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The end of the road for Grammar Schools?

The end of the road for Grammar Schools?

Justine Matchett 20 Jun 2017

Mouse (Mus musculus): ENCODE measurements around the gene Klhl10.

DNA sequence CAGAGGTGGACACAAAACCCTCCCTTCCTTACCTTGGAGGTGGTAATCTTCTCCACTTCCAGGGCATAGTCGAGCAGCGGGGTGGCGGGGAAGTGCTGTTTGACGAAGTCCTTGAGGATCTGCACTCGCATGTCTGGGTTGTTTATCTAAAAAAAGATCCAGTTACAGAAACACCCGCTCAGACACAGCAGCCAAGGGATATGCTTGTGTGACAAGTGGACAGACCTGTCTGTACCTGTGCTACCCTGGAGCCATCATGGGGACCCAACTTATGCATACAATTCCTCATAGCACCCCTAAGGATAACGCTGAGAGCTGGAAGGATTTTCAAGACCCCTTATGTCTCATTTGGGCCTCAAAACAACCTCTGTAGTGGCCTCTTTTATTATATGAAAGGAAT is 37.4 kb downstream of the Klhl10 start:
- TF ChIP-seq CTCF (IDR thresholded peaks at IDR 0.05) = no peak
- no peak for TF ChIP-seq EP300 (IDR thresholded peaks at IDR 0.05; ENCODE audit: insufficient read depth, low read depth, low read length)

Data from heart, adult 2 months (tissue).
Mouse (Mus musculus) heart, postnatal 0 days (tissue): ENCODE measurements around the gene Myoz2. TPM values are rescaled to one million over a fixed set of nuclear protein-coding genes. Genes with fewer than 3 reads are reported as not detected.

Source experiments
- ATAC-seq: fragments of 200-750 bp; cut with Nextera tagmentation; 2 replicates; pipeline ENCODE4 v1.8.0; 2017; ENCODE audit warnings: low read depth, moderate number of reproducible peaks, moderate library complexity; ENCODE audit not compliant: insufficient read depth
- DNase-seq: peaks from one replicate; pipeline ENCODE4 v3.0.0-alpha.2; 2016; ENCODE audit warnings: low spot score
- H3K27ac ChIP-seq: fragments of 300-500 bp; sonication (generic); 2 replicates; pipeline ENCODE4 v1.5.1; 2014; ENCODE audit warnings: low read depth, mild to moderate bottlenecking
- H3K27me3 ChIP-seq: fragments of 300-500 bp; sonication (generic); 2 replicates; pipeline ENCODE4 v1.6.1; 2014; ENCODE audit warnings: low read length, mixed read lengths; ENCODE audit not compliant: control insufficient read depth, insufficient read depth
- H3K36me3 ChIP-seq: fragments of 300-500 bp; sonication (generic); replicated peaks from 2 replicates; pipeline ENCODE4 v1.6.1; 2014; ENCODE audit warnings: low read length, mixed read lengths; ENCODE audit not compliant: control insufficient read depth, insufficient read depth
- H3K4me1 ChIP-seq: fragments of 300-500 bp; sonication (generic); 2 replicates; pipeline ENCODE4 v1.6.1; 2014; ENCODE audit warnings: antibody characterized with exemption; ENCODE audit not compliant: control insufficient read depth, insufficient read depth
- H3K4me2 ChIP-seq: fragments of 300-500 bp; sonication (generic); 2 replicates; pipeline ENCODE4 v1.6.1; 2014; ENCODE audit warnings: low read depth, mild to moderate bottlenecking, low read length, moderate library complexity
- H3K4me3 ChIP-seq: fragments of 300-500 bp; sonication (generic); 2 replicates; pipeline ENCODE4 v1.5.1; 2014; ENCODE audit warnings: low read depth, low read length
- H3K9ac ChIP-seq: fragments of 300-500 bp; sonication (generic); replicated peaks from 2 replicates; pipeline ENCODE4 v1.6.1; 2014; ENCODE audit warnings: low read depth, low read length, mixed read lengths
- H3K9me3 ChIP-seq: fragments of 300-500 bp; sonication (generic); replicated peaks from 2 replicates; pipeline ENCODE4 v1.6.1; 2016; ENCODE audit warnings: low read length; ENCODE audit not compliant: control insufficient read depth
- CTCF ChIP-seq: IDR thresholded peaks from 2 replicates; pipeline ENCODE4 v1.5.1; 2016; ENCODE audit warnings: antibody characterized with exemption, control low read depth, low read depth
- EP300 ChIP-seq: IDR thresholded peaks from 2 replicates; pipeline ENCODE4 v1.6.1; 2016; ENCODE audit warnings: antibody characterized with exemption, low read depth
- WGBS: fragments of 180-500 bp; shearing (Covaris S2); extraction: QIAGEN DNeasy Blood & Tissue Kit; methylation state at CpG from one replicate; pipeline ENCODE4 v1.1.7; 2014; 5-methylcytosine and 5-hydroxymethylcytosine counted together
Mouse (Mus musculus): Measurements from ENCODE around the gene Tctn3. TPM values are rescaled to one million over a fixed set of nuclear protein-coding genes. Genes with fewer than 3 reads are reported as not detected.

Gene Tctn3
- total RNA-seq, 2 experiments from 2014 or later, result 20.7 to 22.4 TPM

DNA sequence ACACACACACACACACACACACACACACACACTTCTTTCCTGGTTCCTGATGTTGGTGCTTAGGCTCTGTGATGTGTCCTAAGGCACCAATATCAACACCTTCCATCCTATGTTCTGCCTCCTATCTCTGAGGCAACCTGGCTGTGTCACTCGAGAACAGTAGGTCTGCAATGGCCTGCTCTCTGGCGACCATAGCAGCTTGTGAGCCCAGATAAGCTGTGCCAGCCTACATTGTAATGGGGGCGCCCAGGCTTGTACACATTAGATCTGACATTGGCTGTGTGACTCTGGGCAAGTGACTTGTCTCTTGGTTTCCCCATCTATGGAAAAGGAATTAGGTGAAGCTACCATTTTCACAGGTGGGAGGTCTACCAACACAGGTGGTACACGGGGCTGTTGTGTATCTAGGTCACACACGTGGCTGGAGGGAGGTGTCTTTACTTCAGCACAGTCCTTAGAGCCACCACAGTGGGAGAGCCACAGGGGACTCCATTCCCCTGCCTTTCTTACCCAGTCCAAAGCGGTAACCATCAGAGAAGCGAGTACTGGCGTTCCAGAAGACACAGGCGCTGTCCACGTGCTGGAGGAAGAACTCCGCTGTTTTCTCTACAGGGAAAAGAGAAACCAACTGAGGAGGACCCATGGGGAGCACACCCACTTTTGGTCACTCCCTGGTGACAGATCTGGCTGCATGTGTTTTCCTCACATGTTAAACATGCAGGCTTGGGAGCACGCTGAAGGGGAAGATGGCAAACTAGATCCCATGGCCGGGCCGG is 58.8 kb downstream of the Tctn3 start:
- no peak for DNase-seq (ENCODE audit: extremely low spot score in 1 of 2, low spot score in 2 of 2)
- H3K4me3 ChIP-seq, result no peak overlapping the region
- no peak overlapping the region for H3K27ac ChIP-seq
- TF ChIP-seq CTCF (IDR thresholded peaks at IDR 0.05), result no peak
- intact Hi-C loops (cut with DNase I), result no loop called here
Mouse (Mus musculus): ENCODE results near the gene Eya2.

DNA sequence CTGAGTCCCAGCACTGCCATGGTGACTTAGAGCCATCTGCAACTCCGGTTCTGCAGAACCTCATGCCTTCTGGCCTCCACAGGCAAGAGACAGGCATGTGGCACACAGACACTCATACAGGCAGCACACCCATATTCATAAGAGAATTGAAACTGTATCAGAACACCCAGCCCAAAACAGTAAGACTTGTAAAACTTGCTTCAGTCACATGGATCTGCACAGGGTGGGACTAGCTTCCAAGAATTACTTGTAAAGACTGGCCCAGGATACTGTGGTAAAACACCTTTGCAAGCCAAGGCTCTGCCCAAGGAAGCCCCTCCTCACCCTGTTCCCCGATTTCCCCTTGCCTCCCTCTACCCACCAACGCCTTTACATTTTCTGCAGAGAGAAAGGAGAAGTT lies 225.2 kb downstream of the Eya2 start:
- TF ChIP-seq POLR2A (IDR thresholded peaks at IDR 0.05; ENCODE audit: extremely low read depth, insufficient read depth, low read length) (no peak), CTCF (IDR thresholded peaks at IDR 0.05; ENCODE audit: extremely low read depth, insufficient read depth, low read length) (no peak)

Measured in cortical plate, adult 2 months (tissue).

So two weeks have elapsed since the election and we are no closer to understanding the likely impact on education policy. Whilst Prime Minister Theresa May has taken the opportunity to reshuffle her cabinet after losing her Commons majority, limited changes have been made and she has retained Justine Greening in the post of Education Secretary. Ms Greening retained her Putney seat in the election, but saw her majority of 10,180 reduced to 1,554. Ahead of the election, there had been speculation that Ms Greening could be replaced by a more enthusiastic supporter of the Prime Minister’s plan to create new grammar schools. The leaders of the NUT and NAHT teaching unions were both quick to welcome her re-appointment, as was National Schools Commissioner Sir David Carter, who said it meant they could continue their work on school improvement and social mobility. The Conservative manifesto had promised to: Scrap free school lunches for infants in England, to instead offer free breakfasts for all children at primary school level. Pump an extra £4 billion a year into schools by 2022. Introduce new funding arrangements to open specialist mathematics schools in all major cities. Scrap the ban on setting up new grammar schools. Involve universities which charge maximum tuition fees and independent schools in the sponsorship and founding of academies and ‘free schools’. Now the Party has lost its Commons majority, it’s difficult to see which of the manifesto promises it will concentrate on trying to deliver and which will be side-lined. One area of particular contention is the idea of establishing new grammar schools. Whilst Ms Greening has in the past publicly supported plans for more of them, there have been recent indications that perhaps she is less enthusiastic. In the week before the election, she failed to give a direct answer when asked on Radio 4 whether she personally believed in grammar schools.  In the context of the alliance with the DUP which is still being negotiated however, it is noteworthy that the DUP is pro-grammar and Northern Irish schools are intrinsically selective. The DUP  website outlines five key priorities, of which the fourth is to raise standards in education for everyone. Its 2017 manifesto referred to the need to defend and improve the education system in Northern Ireland to ensure that every child has the opportunity to succeed in life. It expresses clear support for academic selection and Arlene Foster has publicly emphasised her support for grammar schools explaining that, ”…the perception of grammar schools as only for the privileged class is a gross misrepresentation’’. Notwithstanding the potential support from the DUP, the feedback from industry experts on Twitter is that Ms Greening's re-appointment is likely to signal the end of the push to create more grammar schools. Graham Brady, chair of the 1922 Committee of backbench Tory MPs and a prominent supporter of grammar schools, said the party would have to “trim down our policies carefully to what we think Parliament will support”. He suggested that the government should perhaps look at a “rather modest sort of pilot looking at opening some state grammar schools in inner urban areas”. Even with the DUP support the Government is likely to find itself unable to push forward with grammar school proposals. Indications from the Independent’s Education Correspondent Rachael Pells are that only seven Conservative ministers would be needed to oppose such a bill and there are around fifteen who are known to be outspokenly against new grammar schools. In this context the feeling is that Government education policy will need to concentrate on addressing school funding cuts whilst delivering much needed new school places. Whether these places will be delivered in the form of Free Schools or the development or expansion of existing local authority schools will remain to be seen but the delivery of new grammar schools looks certain to consigned to the history books…at least for the time being.